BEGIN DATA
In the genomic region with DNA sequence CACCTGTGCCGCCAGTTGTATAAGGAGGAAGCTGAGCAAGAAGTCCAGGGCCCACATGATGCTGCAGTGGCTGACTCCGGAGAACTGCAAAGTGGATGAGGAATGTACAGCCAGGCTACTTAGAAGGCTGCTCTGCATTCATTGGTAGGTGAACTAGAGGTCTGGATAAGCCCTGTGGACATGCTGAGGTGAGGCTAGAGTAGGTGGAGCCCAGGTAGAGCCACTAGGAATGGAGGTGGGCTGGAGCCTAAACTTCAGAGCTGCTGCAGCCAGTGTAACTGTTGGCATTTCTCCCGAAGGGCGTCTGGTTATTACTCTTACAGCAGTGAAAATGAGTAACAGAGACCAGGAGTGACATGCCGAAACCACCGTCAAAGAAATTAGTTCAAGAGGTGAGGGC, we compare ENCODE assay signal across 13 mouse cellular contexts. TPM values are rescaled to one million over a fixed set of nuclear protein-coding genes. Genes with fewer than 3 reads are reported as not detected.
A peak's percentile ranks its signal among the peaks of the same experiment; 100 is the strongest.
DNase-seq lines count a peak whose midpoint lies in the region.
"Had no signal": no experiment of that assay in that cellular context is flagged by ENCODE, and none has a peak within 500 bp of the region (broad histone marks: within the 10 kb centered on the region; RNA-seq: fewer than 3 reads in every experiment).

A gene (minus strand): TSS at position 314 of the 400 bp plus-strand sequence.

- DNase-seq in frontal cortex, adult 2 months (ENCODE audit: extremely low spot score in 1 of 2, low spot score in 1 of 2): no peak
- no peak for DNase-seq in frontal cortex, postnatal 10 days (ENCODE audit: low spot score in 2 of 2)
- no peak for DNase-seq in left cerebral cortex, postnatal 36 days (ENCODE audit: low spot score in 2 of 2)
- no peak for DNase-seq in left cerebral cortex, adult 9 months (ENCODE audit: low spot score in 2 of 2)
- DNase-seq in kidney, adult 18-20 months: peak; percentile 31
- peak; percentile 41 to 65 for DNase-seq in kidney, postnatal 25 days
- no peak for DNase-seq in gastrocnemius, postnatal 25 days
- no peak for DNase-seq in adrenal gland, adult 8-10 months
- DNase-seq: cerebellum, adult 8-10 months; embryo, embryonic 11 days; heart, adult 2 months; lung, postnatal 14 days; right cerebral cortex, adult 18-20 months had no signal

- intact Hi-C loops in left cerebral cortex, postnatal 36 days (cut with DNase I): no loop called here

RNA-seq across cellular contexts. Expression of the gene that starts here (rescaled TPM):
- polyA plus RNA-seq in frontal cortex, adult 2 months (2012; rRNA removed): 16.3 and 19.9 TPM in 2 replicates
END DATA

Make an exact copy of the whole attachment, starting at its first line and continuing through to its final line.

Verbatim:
In the genomic region with DNA sequence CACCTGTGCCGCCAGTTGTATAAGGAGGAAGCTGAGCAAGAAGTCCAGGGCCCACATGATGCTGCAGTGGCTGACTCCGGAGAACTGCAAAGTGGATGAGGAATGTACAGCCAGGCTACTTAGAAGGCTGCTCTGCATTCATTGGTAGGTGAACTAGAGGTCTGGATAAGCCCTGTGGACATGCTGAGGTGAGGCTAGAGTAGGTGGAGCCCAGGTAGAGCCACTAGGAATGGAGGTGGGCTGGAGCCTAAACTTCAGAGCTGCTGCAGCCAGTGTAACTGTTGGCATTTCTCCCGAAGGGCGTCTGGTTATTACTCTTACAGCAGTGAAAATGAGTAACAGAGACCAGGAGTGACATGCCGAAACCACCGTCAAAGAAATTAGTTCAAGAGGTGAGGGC, we compare ENCODE assay signal across 13 mouse cellular contexts. TPM values are rescaled to one million over a fixed set of nuclear protein-coding genes. Genes with fewer than 3 reads are reported as not detected.
A peak's percentile ranks its signal among the peaks of the same experiment; 100 is the strongest.
DNase-seq lines count a peak whose midpoint lies in the region.
"Had no signal": no experiment of that assay in that cellular context is flagged by ENCODE, and none has a peak within 500 bp of the region (broad histone marks: within the 10 kb centered on the region; RNA-seq: fewer than 3 reads in every experiment).

A gene (minus strand): TSS at position 314 of the 400 bp plus-strand sequence.

- DNase-seq in frontal cortex, adult 2 months (ENCODE audit: extremely low spot score in 1 of 2, low spot score in 1 of 2): no peak
- no peak for DNase-seq in frontal cortex, postnatal 10 days (ENCODE audit: low spot score in 2 of 2)
- no peak for DNase-seq in left cerebral cortex, postnatal 36 days (ENCODE audit: low spot score in 2 of 2)
- no peak for DNase-seq in left cerebral cortex, adult 9 months (ENCODE audit: low spot score in 2 of 2)
- DNase-seq in kidney, adult 18-20 months: peak; percentile 31
- peak; percentile 41 to 65 for DNase-seq in kidney, postnatal 25 days
- no peak for DNase-seq in gastrocnemius, postnatal 25 days
- no peak for DNase-seq in adrenal gland, adult 8-10 months
- DNase-seq: cerebellum, adult 8-10 months; embryo, embryonic 11 days; heart, adult 2 months; lung, postnatal 14 days; right cerebral cortex, adult 18-20 months had no signal

- intact Hi-C loops in left cerebral cortex, postnatal 36 days (cut with DNase I): no loop called here

RNA-seq across cellular contexts. Expression of the gene that starts here (rescaled TPM):
- polyA plus RNA-seq in frontal cortex, adult 2 months (2012; rRNA removed): 16.3 and 19.9 TPM in 2 replicates